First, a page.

Stella Tennant

Portrait of a Muse

London,
January 15th, 2016

THE 90S WAS A DEFINING DECADE FOR STELLA TENNANT. AFTER ALL, SHE WAS DISCOVERED DURING THOSE YEARS, WAS PROPELLED INTO GREAT SUCCESS, BECAME A MUSE TO KARL LAGERFELD, ANNOUNCED HER OFFICIAL RETIREMENT AND LASTLY, AS THE PERIOD WAS CLOSING, FOUND LOVE. STELLA CAPTURED THE 90S ZEITGEIST – WITH HER LOOK, BUT IMPORTANTLY WITH HER UNWAVERING ATTITUDE TOWARDS IDENTITY. SHE NOT ONLY DEFINED THAT DECADE BUT ALSO IMPACTED ON SUBSEQUENT YEARS.

FC You were discovered in the 90s, how did that come about?
ST I was 22 and I was roped into a London girl’s story with British Vogue, through a friend of mine, a friend of Plum Sykes who was helping Izzy Blow put together the fashion shoot. It was my first shoot, but it didn’t feel like a proper modeling job; all the girls were characters around London, none of us were professional models. at the end of the day Steven asked me if I was interested in shooting a Versace  campaign, and that was my first serious shoot.
FC Tell us about that, it must have been daunting for you as a newcomer…
ST It was terrifying! I had no idea what I was walking into. I was flown out to Paris, a city I barely knew. They sent a stretch limo to pick me up from the airport and take me to le Meurice Hotel, which was the most luxurious hotel I’d ever seen.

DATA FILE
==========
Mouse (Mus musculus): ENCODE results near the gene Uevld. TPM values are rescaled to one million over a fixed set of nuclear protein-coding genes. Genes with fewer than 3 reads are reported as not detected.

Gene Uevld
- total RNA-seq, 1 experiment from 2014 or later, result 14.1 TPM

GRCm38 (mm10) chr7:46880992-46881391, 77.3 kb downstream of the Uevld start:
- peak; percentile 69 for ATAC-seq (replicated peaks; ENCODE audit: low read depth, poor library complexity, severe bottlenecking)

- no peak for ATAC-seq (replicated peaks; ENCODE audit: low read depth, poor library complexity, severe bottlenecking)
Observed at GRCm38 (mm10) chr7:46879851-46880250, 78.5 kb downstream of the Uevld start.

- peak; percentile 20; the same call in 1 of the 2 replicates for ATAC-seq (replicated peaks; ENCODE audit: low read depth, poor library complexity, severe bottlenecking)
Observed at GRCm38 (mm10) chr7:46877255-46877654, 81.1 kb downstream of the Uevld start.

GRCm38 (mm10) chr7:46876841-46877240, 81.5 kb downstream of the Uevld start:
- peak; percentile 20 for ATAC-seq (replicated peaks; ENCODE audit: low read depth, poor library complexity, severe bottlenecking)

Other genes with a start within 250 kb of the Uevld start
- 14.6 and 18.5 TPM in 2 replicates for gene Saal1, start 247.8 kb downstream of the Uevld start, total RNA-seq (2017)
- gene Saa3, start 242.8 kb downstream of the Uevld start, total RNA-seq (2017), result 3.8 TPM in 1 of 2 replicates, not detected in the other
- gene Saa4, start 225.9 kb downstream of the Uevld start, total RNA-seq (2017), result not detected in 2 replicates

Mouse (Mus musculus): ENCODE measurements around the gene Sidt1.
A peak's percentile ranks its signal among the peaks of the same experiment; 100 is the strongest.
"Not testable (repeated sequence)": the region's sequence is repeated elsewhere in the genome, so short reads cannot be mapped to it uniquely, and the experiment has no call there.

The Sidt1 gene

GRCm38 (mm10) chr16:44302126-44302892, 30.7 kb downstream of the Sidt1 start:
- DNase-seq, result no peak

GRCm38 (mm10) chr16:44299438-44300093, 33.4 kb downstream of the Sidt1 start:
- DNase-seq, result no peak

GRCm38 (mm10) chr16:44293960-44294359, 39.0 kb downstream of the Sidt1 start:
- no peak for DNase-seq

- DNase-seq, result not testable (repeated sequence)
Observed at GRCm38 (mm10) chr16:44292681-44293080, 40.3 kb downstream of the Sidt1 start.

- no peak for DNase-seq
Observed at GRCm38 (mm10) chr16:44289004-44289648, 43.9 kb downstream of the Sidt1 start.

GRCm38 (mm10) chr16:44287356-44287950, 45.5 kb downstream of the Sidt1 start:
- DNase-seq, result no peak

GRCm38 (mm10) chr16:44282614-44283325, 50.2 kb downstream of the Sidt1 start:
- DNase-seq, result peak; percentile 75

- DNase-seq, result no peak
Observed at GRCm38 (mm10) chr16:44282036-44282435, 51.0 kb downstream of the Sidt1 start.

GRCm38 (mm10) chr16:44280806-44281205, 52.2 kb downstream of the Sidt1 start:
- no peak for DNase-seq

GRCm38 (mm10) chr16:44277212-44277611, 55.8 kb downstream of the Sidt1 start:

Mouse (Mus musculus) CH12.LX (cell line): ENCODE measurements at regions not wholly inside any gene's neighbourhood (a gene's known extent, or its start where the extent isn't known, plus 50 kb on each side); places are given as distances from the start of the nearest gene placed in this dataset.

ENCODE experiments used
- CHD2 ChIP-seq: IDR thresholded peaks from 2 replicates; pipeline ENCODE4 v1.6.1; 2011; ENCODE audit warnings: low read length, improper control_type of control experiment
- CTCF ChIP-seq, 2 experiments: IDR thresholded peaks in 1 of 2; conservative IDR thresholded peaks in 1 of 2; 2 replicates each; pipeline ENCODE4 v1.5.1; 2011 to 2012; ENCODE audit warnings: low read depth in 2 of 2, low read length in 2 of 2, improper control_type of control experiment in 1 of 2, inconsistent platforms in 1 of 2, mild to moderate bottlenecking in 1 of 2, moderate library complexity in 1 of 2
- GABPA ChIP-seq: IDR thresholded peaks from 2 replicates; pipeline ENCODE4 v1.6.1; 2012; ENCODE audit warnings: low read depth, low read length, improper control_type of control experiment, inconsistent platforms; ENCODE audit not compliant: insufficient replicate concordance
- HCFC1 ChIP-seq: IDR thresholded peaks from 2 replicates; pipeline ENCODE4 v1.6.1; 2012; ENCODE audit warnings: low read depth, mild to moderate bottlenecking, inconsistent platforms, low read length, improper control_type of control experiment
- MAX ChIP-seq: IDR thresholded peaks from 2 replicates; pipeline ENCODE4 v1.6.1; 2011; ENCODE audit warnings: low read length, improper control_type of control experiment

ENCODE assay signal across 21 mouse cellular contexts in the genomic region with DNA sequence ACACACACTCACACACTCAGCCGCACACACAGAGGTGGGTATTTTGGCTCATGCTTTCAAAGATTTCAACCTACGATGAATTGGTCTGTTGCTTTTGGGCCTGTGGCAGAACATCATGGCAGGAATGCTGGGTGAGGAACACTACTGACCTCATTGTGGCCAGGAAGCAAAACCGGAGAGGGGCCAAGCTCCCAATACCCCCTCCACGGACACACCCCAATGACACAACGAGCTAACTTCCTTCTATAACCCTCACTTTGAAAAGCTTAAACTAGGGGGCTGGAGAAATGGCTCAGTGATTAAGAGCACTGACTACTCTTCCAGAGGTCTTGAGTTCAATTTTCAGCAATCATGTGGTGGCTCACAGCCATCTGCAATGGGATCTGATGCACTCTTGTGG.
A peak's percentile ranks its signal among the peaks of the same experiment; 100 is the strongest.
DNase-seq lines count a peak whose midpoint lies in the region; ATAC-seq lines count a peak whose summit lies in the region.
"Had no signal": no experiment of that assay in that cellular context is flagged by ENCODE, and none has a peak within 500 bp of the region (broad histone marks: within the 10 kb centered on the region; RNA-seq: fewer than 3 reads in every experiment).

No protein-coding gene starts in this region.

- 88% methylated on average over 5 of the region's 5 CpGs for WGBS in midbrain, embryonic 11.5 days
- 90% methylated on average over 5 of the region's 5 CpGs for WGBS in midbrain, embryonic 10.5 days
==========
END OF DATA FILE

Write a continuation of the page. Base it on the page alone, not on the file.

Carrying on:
A couple of hours late a car picked me up and took me to a grungy studio in some suburb of Paris. I had no idea what to expect, so coming into the studio to find Linda Evangelista, Kirsten McMenamy and Shalom Harlow put me way out of my depth. That said, they did their best to put me at ease.
FC Do you have fond memories of the shoot?
ST I remember Linda Evangelista draping her arms over me and thinking, ‘this cannot be happening right now. Something’s gone horribly wrong. I’m not supposed to be here.’ It was pretty surreal. It was a strange combination: the full on glamour and thrill of it all; flying to Paris, staying at this super fancy hotel, but then the dingy studio, with Linda looking incredible in the Versace clothes, and Donatella being there. It was madness.
FC It must have been really overwhelming at the time?
ST Absolutey! The London shoot for Vogue was fine; it was all about characters: Bella Freud, Izzy Blow, Plum Sykes and Honor Fraser. None of us were models, so there was no pressure, and not much was expected of us. But the following week was another story.
FC Are there any other shoots that stand out to you?
ST There are so many – I’ve loved nearly all the photographers I’ve worked with. I’ve particularly enjoyed doing the Yohji campaigns with David Sims. Those were amazing – it felt like we were really pushing fashion imagery. There was a great shoot with Glen Luchford in Las Vegas, Berlin with Mario Sorrenti, my first american Vogue shoot with Arthur Elgort and Grace Coddington out in Long Island – that was really fun. I loved all the shoots with Paolo Roversi, and with Mario Testino, where I met my husband. I’ve been to incredible places with Bruce Weber: the Adirondacks, Argentina, Uruguay… the Highlands. Then there was the experience of working with legends like Richard Avedon and Irving Penn, and Karl Lagerfeld, of course. So many memories.
FC How was it working with Mark Borthwick?